In February 2016, the Court of Appeal issued judgment in judicial review proceedings brought by Rights of Women in The Queen (on the application of Rights of Women) v The Lord Chancellor and Secretary of State for Justice.1 The case concerned the evidential criteria that victims or potential victims of domestic violence need to satisfy in order to be eligible for legal aid in private family law proceedings (such as those concerning child custody and contact arrangements following separation or divorce). The evidential criteria were introduced in April 2013 following implementation of the Legal Aid, Sentencing and Punishment of Offenders Act 2013 (LASPO) and are set out in regulation 33 of the Civil Legal Aid (Procedure) Regulations 2012.
The judgment declared that the evidential criteria frustrated the purpose of LASPO in two specific areas. These were the two year time limit and the lack of provision for victims of financial abuse. The Government chose not to appeal the judgment but instead laid regulations in April 2016 on an ‘interim’ basis.2 These regulations extended the time limit for evidence from two to five years and introduced a provision allowing the Legal Aid Agency (LAA) discretion to accept any form of evidence that they considered demonstrated financial abuse.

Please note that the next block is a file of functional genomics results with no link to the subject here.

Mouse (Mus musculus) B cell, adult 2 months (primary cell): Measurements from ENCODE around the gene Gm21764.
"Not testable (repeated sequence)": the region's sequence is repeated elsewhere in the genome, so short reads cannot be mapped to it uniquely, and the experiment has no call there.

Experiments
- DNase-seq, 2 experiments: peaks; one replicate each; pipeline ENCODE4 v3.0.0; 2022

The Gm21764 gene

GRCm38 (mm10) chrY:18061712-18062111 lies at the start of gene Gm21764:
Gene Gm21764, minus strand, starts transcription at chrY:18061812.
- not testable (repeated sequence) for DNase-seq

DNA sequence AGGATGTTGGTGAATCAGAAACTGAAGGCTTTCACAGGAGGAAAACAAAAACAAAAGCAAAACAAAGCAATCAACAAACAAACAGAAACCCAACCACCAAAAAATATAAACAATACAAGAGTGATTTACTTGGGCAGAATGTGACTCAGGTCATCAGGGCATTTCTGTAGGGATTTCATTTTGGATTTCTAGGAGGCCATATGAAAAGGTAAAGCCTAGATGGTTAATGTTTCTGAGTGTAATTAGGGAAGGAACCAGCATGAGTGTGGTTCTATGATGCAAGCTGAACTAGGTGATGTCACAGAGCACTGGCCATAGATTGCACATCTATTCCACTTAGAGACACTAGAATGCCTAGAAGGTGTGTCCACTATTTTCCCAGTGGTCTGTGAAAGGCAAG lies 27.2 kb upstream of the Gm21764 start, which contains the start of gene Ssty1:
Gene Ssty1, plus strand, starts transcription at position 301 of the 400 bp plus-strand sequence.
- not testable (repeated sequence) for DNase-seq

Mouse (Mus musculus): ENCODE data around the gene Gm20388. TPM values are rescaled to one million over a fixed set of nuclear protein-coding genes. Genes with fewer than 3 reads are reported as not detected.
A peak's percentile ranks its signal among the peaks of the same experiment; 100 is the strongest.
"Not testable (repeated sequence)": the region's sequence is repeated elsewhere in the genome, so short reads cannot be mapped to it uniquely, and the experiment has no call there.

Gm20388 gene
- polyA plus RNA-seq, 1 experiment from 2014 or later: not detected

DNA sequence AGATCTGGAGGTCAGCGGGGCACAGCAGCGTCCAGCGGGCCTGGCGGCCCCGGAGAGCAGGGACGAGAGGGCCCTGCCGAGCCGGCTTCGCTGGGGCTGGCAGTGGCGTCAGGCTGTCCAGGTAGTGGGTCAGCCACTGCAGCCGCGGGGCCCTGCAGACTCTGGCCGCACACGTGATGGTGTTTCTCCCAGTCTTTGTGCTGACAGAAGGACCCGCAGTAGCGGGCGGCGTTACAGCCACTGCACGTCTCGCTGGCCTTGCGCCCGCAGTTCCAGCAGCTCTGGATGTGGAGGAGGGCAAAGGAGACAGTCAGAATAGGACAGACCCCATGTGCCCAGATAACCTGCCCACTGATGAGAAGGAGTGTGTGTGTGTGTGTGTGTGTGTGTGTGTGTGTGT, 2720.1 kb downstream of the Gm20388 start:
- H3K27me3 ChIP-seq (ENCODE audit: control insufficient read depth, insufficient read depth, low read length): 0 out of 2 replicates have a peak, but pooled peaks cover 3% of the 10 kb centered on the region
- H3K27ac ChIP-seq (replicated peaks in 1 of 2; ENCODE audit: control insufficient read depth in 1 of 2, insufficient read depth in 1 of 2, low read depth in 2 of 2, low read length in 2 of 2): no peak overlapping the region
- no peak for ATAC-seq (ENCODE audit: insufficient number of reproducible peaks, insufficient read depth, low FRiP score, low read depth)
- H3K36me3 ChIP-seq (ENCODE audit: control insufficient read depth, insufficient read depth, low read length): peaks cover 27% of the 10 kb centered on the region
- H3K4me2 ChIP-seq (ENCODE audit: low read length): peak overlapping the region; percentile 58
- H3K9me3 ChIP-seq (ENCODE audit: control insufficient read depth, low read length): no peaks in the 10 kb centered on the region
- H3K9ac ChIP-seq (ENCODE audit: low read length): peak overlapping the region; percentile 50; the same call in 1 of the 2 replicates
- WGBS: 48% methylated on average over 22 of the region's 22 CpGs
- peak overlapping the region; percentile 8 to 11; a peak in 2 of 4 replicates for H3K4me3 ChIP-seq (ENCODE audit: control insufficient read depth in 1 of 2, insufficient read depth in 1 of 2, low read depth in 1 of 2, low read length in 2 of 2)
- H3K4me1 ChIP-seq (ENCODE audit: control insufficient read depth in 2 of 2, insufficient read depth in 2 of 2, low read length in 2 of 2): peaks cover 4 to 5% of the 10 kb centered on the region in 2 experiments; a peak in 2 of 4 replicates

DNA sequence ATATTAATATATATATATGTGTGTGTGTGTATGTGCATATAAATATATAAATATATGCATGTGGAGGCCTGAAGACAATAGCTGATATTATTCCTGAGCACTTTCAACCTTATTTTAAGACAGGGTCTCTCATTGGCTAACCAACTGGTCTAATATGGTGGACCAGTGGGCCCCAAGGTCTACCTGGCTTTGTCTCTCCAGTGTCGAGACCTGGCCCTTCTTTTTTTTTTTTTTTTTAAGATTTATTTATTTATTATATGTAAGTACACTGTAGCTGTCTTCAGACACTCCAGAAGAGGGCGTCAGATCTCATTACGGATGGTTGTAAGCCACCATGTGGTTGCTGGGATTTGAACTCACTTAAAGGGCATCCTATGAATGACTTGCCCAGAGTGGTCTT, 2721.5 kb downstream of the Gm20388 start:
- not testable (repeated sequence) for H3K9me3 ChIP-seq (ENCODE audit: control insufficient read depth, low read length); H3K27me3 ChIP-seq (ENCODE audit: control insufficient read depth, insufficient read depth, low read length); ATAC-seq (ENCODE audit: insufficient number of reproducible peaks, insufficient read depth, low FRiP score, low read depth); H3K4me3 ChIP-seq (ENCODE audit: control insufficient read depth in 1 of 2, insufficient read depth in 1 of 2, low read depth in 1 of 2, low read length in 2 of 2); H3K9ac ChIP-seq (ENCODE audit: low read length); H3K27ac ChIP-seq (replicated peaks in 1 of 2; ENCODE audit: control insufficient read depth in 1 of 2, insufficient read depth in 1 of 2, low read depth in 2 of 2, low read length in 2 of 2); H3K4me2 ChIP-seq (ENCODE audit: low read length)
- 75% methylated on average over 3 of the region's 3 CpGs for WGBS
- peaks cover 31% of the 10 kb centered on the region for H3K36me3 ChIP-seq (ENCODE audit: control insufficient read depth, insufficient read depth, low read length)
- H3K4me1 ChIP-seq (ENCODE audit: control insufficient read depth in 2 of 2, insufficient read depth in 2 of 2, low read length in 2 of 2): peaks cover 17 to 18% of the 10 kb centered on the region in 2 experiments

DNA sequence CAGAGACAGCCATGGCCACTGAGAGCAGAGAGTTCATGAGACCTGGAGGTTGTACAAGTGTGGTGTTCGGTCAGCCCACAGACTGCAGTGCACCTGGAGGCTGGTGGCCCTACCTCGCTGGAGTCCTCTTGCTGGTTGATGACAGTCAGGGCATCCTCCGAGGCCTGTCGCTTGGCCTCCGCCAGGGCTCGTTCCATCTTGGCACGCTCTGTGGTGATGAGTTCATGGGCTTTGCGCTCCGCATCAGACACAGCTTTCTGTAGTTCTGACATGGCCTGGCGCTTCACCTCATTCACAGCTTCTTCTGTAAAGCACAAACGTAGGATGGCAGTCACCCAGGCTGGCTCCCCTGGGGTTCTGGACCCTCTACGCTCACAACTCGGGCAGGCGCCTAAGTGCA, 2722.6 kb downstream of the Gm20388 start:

Upon laying the interim regulations the Minister that then had responsibility for legal aid, Shailesh Vara MP, noted that further evidence was needed to inform a longer term solution and described work that had been set in motion to ‘inform an evidence based solution to the court’s concerns, with the aim of drawing up replacement regulations’.3 This report describes the background, methodology and findings of the research undertaken by the Ministry of Justice during the summer of 2016 following on from these events.